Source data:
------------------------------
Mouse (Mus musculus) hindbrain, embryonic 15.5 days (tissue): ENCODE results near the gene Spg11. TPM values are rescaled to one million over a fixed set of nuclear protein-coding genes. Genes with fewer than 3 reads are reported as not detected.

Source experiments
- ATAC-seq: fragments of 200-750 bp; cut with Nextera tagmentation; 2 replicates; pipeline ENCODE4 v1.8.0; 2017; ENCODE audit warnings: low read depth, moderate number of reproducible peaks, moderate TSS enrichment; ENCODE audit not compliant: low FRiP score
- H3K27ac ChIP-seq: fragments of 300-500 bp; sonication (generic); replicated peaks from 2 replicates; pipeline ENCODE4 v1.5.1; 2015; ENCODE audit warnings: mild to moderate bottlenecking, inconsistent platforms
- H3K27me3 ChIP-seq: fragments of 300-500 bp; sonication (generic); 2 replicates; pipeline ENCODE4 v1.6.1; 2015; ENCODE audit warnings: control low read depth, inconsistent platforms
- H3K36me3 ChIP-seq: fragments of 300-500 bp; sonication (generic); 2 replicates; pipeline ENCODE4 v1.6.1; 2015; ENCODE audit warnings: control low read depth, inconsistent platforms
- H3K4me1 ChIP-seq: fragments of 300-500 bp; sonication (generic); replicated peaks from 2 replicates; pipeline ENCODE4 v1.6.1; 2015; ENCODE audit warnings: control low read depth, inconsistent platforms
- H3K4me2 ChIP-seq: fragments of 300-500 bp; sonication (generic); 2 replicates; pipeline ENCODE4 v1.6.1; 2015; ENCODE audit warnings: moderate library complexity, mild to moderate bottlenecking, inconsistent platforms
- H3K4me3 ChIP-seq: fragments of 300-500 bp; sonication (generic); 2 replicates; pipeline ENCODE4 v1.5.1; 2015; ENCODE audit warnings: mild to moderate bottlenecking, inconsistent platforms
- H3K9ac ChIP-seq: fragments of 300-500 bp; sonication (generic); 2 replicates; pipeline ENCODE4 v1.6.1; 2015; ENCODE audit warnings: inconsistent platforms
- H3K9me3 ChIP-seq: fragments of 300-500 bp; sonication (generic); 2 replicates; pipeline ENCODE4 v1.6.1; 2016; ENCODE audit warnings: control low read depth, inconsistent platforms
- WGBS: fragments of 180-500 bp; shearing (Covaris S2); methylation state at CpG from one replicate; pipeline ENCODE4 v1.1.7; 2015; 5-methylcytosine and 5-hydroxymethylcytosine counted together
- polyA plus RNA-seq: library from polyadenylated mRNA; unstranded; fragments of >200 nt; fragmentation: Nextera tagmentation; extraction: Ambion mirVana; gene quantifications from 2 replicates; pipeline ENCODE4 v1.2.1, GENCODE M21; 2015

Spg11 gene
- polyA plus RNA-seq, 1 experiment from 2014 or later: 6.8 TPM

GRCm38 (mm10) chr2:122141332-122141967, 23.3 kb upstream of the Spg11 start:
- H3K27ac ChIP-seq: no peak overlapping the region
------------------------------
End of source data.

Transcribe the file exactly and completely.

Mouse (Mus musculus) hindbrain, embryonic 15.5 days (tissue): ENCODE results near the gene Spg11. TPM values are rescaled to one million over a fixed set of nuclear protein-coding genes. Genes with fewer than 3 reads are reported as not detected.

Source experiments
- ATAC-seq: fragments of 200-750 bp; cut with Nextera tagmentation; 2 replicates; pipeline ENCODE4 v1.8.0; 2017; ENCODE audit warnings: low read depth, moderate number of reproducible peaks, moderate TSS enrichment; ENCODE audit not compliant: low FRiP score
- H3K27ac ChIP-seq: fragments of 300-500 bp; sonication (generic); replicated peaks from 2 replicates; pipeline ENCODE4 v1.5.1; 2015; ENCODE audit warnings: mild to moderate bottlenecking, inconsistent platforms
- H3K27me3 ChIP-seq: fragments of 300-500 bp; sonication (generic); 2 replicates; pipeline ENCODE4 v1.6.1; 2015; ENCODE audit warnings: control low read depth, inconsistent platforms
- H3K36me3 ChIP-seq: fragments of 300-500 bp; sonication (generic); 2 replicates; pipeline ENCODE4 v1.6.1; 2015; ENCODE audit warnings: control low read depth, inconsistent platforms
- H3K4me1 ChIP-seq: fragments of 300-500 bp; sonication (generic); replicated peaks from 2 replicates; pipeline ENCODE4 v1.6.1; 2015; ENCODE audit warnings: control low read depth, inconsistent platforms
- H3K4me2 ChIP-seq: fragments of 300-500 bp; sonication (generic); 2 replicates; pipeline ENCODE4 v1.6.1; 2015; ENCODE audit warnings: moderate library complexity, mild to moderate bottlenecking, inconsistent platforms
- H3K4me3 ChIP-seq: fragments of 300-500 bp; sonication (generic); 2 replicates; pipeline ENCODE4 v1.5.1; 2015; ENCODE audit warnings: mild to moderate bottlenecking, inconsistent platforms
- H3K9ac ChIP-seq: fragments of 300-500 bp; sonication (generic); 2 replicates; pipeline ENCODE4 v1.6.1; 2015; ENCODE audit warnings: inconsistent platforms
- H3K9me3 ChIP-seq: fragments of 300-500 bp; sonication (generic); 2 replicates; pipeline ENCODE4 v1.6.1; 2016; ENCODE audit warnings: control low read depth, inconsistent platforms
- WGBS: fragments of 180-500 bp; shearing (Covaris S2); methylation state at CpG from one replicate; pipeline ENCODE4 v1.1.7; 2015; 5-methylcytosine and 5-hydroxymethylcytosine counted together
- polyA plus RNA-seq: library from polyadenylated mRNA; unstranded; fragments of >200 nt; fragmentation: Nextera tagmentation; extraction: Ambion mirVana; gene quantifications from 2 replicates; pipeline ENCODE4 v1.2.1, GENCODE M21; 2015

Spg11 gene
- polyA plus RNA-seq, 1 experiment from 2014 or later: 6.8 TPM

GRCm38 (mm10) chr2:122141332-122141967, 23.3 kb upstream of the Spg11 start:
- H3K27ac ChIP-seq: no peak overlapping the region